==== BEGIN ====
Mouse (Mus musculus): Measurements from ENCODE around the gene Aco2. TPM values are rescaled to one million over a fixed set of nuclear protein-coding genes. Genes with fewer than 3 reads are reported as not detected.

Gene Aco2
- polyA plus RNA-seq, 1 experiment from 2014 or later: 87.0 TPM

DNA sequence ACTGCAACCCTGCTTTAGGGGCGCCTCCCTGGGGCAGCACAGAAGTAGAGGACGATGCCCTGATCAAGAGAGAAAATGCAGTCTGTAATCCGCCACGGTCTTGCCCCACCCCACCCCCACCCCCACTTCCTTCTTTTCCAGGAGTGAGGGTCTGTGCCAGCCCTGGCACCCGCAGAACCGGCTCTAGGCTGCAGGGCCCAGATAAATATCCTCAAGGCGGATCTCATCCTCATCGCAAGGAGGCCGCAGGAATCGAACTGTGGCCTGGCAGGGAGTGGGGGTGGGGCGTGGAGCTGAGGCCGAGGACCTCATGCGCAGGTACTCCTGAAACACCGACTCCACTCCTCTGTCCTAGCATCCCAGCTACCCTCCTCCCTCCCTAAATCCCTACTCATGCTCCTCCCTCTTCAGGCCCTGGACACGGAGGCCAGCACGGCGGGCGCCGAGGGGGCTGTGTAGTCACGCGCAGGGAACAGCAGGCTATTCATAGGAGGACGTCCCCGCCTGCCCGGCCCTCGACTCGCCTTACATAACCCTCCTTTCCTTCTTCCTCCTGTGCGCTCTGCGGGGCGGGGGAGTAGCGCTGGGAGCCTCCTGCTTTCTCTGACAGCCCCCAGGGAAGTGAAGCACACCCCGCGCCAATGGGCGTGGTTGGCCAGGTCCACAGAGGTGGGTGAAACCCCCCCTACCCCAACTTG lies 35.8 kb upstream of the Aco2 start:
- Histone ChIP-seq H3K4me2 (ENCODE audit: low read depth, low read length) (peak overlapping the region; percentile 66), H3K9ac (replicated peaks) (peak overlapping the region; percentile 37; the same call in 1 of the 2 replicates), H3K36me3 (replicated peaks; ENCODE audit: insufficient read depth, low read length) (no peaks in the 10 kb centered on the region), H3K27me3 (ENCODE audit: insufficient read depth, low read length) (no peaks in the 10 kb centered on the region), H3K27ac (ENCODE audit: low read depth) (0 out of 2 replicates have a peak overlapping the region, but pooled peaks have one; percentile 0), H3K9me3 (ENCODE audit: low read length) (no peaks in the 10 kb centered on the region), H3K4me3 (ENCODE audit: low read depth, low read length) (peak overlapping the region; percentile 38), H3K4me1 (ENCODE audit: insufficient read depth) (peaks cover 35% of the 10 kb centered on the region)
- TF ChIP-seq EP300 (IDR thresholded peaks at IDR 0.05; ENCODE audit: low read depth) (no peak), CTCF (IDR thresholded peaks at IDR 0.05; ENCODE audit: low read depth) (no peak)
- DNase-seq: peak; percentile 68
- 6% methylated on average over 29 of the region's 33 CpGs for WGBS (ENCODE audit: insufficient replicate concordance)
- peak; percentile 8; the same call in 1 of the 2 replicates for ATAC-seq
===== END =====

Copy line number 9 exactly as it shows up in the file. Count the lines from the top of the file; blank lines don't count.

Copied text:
- peak; percentile 8; the same call in 1 of the 2 replicates for ATAC-seq